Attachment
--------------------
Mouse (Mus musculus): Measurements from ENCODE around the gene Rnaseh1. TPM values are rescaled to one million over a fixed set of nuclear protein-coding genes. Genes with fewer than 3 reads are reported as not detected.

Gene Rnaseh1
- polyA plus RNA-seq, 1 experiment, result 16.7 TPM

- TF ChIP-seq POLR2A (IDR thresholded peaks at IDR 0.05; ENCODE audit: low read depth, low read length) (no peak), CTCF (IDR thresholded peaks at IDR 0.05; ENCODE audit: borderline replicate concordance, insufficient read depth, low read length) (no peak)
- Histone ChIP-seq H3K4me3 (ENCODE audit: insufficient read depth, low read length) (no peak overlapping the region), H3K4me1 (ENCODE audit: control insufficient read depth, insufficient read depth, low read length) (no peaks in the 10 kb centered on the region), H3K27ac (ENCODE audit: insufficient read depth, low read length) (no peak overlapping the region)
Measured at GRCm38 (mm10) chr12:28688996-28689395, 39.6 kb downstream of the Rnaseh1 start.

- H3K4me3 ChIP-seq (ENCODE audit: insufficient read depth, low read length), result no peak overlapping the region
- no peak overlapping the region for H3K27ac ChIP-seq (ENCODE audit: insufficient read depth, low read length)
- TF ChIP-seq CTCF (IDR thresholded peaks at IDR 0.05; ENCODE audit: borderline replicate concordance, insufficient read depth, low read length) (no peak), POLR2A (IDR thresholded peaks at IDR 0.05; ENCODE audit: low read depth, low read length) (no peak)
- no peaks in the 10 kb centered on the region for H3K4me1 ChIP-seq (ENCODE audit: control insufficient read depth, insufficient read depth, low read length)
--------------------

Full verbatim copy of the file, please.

Mouse (Mus musculus): Measurements from ENCODE around the gene Rnaseh1. TPM values are rescaled to one million over a fixed set of nuclear protein-coding genes. Genes with fewer than 3 reads are reported as not detected.

Gene Rnaseh1
- polyA plus RNA-seq, 1 experiment, result 16.7 TPM

- TF ChIP-seq POLR2A (IDR thresholded peaks at IDR 0.05; ENCODE audit: low read depth, low read length) (no peak), CTCF (IDR thresholded peaks at IDR 0.05; ENCODE audit: borderline replicate concordance, insufficient read depth, low read length) (no peak)
- Histone ChIP-seq H3K4me3 (ENCODE audit: insufficient read depth, low read length) (no peak overlapping the region), H3K4me1 (ENCODE audit: control insufficient read depth, insufficient read depth, low read length) (no peaks in the 10 kb centered on the region), H3K27ac (ENCODE audit: insufficient read depth, low read length) (no peak overlapping the region)
Measured at GRCm38 (mm10) chr12:28688996-28689395, 39.6 kb downstream of the Rnaseh1 start.

- H3K4me3 ChIP-seq (ENCODE audit: insufficient read depth, low read length), result no peak overlapping the region
- no peak overlapping the region for H3K27ac ChIP-seq (ENCODE audit: insufficient read depth, low read length)
- TF ChIP-seq CTCF (IDR thresholded peaks at IDR 0.05; ENCODE audit: borderline replicate concordance, insufficient read depth, low read length) (no peak), POLR2A (IDR thresholded peaks at IDR 0.05; ENCODE audit: low read depth, low read length) (no peak)
- no peaks in the 10 kb centered on the region for H3K4me1 ChIP-seq (ENCODE audit: control insufficient read depth, insufficient read depth, low read length)